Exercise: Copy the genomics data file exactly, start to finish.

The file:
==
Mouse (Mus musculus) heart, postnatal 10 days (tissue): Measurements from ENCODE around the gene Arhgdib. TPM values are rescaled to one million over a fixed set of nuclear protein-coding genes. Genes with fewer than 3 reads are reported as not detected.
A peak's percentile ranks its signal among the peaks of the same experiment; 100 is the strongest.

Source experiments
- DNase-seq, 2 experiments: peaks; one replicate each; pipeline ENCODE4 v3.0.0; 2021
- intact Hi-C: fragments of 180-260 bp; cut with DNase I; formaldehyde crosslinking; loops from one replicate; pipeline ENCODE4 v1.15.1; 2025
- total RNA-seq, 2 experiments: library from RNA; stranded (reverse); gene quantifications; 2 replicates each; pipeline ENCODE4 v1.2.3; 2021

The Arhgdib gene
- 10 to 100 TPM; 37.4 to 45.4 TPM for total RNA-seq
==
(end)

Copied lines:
Mouse (Mus musculus) heart, postnatal 10 days (tissue): Measurements from ENCODE around the gene Arhgdib. TPM values are rescaled to one million over a fixed set of nuclear protein-coding genes. Genes with fewer than 3 reads are reported as not detected.
A peak's percentile ranks its signal among the peaks of the same experiment; 100 is the strongest.

Source experiments
- DNase-seq, 2 experiments: peaks; one replicate each; pipeline ENCODE4 v3.0.0; 2021
- intact Hi-C: fragments of 180-260 bp; cut with DNase I; formaldehyde crosslinking; loops from one replicate; pipeline ENCODE4 v1.15.1; 2025
- total RNA-seq, 2 experiments: library from RNA; stranded (reverse); gene quantifications; 2 replicates each; pipeline ENCODE4 v1.2.3; 2021

The Arhgdib gene
- 10 to 100 TPM; 37.4 to 45.4 TPM for total RNA-seq